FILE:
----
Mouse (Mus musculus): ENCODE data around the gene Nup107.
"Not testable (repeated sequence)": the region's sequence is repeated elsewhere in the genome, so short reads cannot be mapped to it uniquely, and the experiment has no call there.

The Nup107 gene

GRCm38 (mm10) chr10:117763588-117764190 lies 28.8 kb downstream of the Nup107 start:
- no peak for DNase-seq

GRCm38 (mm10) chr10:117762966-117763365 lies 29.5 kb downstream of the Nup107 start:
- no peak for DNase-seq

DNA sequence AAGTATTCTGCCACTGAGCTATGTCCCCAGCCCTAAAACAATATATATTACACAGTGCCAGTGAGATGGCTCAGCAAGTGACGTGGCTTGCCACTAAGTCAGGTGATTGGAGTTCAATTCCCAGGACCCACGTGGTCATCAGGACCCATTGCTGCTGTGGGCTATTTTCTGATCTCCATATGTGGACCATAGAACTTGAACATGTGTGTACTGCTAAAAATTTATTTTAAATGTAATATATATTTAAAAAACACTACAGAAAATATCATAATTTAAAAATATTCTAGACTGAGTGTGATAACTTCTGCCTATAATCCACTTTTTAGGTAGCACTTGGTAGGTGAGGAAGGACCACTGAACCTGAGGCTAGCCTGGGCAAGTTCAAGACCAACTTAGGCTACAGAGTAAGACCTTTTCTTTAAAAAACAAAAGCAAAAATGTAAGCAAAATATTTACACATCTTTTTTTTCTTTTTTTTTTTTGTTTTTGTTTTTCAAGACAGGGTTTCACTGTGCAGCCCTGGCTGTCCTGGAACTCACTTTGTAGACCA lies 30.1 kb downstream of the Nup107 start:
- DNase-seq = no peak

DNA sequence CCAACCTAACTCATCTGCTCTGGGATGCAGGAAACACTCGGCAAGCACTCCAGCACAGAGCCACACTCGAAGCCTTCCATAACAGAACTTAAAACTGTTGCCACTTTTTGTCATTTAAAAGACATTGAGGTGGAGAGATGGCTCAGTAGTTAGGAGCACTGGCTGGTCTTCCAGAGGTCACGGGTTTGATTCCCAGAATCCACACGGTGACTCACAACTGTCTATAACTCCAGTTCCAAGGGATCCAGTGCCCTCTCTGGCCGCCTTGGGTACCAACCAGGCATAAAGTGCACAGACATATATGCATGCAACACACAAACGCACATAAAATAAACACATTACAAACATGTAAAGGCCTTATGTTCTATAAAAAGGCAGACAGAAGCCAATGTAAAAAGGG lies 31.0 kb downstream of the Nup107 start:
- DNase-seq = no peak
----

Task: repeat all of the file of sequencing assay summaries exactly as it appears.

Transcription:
Mouse (Mus musculus): ENCODE data around the gene Nup107.
"Not testable (repeated sequence)": the region's sequence is repeated elsewhere in the genome, so short reads cannot be mapped to it uniquely, and the experiment has no call there.

The Nup107 gene

GRCm38 (mm10) chr10:117763588-117764190 lies 28.8 kb downstream of the Nup107 start:
- no peak for DNase-seq

GRCm38 (mm10) chr10:117762966-117763365 lies 29.5 kb downstream of the Nup107 start:
- no peak for DNase-seq

DNA sequence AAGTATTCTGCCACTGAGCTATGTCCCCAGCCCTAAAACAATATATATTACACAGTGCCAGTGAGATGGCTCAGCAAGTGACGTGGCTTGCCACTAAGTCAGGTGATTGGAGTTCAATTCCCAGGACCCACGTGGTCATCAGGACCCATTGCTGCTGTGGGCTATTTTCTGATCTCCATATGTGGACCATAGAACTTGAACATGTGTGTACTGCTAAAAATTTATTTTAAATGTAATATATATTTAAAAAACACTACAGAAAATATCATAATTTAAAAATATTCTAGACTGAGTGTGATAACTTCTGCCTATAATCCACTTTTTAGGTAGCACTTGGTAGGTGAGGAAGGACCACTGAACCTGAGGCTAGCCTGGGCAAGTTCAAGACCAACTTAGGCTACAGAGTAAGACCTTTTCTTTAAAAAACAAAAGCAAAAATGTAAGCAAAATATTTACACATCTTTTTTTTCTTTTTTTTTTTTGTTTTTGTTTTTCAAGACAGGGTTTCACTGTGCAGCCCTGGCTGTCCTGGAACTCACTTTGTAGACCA lies 30.1 kb downstream of the Nup107 start:
- DNase-seq = no peak

DNA sequence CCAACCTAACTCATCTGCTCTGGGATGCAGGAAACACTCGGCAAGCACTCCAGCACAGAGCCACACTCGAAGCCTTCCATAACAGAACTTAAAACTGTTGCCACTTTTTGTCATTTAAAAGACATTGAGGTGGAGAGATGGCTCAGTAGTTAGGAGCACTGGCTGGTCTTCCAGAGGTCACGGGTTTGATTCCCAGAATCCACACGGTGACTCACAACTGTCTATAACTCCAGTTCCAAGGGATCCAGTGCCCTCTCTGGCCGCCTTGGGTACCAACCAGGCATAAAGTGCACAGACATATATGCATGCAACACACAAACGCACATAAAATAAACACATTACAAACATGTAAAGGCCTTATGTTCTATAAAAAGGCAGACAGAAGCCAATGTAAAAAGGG lies 31.0 kb downstream of the Nup107 start:
- DNase-seq = no peak